Another "which audio interface" question

Discussion in 'Digital Audio' started by jazzer15, May 9, 2011.

  1. jazzer15 macrumors 6502

    Oct 8, 2010
    I am looking for an audio interface essentially to record saxophone for practicing purposes (to listen and analyze my playing) and maybe to do some recording over backing tracks to make some recordings for friends etc. I probably only need one input, but an extra can never hurt. I also want to be able to plug my computer speakers into the interface (or monitors when/if I get them) and also obviously will be plugging in headphones for monitoring when recording. This will be done at home with an iMac, so portability isn't essential, but something small is helpful due to limited space. I have a Zoom H2 that I can (and have ) used as an interface, but I use it as a portable recorder and would like something that is intended as a desktop interface.

    On the low end, I am looking at a Presonus Audio Box. On the higher end, the Apogee Duet (or I guess Duet 2 now). In the middle, the Presonus Firetudio Mobile and the Focusrite Saffire 6. I'm sure the duet is the best piece generally and I can swing the extra cost if that makes sense, but I wonder if I would even notice a difference and if I would likely be just as happy with one of the other interfaces given my use.

    Opinions on which of the above (or other) interface makes the most sense are much appreciated.
  2. TheUndertow macrumors 6502

    Feb 20, 2011
    Tricky question...there are a ton of variables that could make all 3 "sound the same" to you, including what you're playing them all through.

    I tend to be a big believer in the Apogee stuff as conversion is one place I don't want to skimp. I've heard Focusrite makes some good products as well.

    At the end of the day, if it's a dollars n' cents decision could go Saffire for more in's, and not notice a difference....I like the idea of the more premium pre-amps and conversion, even if you pay more per channel though.

    It would suck for a track to sound good on your/my equipment, only to share it professionally or with some with reference gear, and all the imperfections come out....probably going too far but stuff I worry about.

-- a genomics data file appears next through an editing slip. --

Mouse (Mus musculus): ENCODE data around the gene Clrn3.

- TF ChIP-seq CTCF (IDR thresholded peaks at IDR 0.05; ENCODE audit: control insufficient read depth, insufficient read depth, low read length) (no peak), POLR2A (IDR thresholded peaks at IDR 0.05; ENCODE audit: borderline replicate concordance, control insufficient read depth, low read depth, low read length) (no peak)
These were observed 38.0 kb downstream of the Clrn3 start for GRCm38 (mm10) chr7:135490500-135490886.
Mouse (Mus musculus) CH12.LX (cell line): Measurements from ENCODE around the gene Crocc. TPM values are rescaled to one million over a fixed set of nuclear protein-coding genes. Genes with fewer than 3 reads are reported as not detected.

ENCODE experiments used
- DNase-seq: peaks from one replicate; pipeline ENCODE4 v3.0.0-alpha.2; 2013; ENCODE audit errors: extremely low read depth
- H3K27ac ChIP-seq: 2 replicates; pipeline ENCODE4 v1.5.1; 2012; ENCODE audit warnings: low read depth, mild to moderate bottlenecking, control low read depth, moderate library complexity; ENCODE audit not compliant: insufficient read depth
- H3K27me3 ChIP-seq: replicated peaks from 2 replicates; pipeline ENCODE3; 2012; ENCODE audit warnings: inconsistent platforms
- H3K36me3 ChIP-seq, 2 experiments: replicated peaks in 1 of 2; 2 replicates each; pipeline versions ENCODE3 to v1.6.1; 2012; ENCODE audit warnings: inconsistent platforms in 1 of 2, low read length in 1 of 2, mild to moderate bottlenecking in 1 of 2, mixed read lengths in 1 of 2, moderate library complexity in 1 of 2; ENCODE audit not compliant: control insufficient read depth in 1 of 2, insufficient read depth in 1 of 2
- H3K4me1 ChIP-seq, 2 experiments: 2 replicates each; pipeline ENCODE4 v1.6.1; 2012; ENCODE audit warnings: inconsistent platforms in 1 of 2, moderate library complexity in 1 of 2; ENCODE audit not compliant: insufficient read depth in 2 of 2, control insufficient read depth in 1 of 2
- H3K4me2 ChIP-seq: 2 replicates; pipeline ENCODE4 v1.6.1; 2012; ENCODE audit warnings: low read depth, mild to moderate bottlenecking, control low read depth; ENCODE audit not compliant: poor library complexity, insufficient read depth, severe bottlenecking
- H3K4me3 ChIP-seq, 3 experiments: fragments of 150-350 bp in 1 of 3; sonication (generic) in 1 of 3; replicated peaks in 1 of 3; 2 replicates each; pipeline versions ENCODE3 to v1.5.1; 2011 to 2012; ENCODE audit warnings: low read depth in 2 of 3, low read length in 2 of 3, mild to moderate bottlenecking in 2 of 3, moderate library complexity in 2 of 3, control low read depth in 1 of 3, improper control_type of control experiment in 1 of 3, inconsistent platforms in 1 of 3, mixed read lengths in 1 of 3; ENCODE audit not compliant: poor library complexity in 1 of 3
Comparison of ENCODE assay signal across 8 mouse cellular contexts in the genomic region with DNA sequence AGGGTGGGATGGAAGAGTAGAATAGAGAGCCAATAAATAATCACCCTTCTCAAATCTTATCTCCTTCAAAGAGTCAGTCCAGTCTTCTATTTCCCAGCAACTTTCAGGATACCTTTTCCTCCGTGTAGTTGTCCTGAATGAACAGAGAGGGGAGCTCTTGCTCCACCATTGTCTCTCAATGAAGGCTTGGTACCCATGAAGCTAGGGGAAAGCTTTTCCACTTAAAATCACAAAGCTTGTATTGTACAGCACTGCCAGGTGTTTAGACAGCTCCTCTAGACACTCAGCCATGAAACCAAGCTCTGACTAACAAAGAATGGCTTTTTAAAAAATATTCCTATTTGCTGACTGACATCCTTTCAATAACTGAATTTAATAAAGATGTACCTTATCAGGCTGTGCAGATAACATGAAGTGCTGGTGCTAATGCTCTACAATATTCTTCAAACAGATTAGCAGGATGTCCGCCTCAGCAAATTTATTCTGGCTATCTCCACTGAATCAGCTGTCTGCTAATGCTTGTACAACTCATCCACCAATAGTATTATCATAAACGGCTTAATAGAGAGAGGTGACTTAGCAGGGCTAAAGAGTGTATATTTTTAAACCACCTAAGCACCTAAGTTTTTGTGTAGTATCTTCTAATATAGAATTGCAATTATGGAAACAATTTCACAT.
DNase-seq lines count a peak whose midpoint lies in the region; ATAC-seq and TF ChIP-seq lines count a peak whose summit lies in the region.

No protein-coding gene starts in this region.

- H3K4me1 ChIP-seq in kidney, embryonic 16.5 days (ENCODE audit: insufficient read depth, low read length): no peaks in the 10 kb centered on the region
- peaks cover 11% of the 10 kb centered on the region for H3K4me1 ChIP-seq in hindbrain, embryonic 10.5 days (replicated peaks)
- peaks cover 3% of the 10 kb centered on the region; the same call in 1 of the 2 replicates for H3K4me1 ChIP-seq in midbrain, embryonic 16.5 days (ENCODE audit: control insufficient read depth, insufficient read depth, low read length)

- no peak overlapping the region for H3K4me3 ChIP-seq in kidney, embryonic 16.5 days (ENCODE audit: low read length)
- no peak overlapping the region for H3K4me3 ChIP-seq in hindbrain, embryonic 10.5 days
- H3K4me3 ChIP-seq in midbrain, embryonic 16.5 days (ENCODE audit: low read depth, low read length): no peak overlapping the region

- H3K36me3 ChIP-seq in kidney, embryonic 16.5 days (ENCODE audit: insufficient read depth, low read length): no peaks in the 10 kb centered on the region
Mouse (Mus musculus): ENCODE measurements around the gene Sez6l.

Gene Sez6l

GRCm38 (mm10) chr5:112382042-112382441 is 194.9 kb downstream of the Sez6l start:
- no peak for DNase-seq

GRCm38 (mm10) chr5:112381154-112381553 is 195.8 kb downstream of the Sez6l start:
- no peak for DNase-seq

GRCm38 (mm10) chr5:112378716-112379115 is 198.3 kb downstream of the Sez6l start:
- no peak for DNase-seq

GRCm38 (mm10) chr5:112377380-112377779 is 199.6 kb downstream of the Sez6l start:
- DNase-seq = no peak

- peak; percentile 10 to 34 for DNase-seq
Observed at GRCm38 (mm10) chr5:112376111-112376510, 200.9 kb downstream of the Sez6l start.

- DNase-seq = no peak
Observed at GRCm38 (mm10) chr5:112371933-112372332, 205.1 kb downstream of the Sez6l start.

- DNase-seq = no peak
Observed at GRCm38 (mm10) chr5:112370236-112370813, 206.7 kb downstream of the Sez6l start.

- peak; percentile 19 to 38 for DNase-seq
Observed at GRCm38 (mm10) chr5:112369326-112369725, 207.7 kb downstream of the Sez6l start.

3. firestarter macrumors 603


    Dec 31, 2002
    Green and pleasant land
    I quite like the Mackie Blackjack interface.

    It's metal, 2 input, 2 output and has a headphone amp.

    It doesn't need drivers (which is good in terms of stability/compatibility) and contains pretty good converters and preamps.

    The best feature IMO is that it actually has level knobs on each input and output. That just makes life a whole lot easier when it comes to usability than having a single control which you have to switch into different modes.

  4. PRPS macrumors member


    Jan 21, 2011
    Philadelphia, PA
    i personally have the duet 2 on pre order which i am looking forward to hearing

    also if you're looking for a portable audio interface (on the high end).

    check out the RME Babyface

    this was my other option when ordering a new audio interface
  5. jazzer15 thread starter macrumors 6502

    Oct 8, 2010
    Thanks for the input everyone.

    Firestarter, that Mackie looks pretty interesting and wasn't even on my radar screen. I used to have a Mackie mixer and was pretty happy with the preamps in that.

    I may also wait to see what the feedback is on the Duet 2 when it comes out, but of course that's 3 times the price.
  6. dwwave macrumors newbie

    Mar 28, 2004
    Another 'which audio interface question"


    Never a question that gets a lot of the same answers

    I had a Tascam US-122 (had a good run) but when I bought a iMac last summer (edition prior to the latest release) it does not have Snow Leopard Drivers (though in this forum some have gotten it to work, I bought and returned a T.C.Electronic "Impact Twin" Firewire 400 A/I
    unopened, it just was after researching a long time not the one for me, I did though recently order a Focusrite Scarlett 18i6 Audio Interface USB 2.0 with a external power supply lists at $299.99 (got it for $270.00 new) awaiting shipment/arrival, there is another Focusrite Scarlett USB 2.0 model the 8i6 lists for $249.99. comes with some software and plug ins (both) I do like the Apogee Units (but not the breakout cable layout's) and the RME "BabyFace " same thing its 22 total channels and pricey (Sound on Sound has a contest for one through the USA distributer , Focusrite also has a USB 1.1 and Firewire models. The Mackies look nice as well, I looked
    online and in catalogs and forums A-Z, even mixers with USB, FW and ethernet connections to Mac's but decided
    I really like this one (the 18i6) will post after it arrives
    Lexicon has a nice (several) I-Onix Series USB 2.0 also
    released for NAMM 2009 with dbx preamps
    Best of Luck :apple::)
  7. carylee2002 macrumors member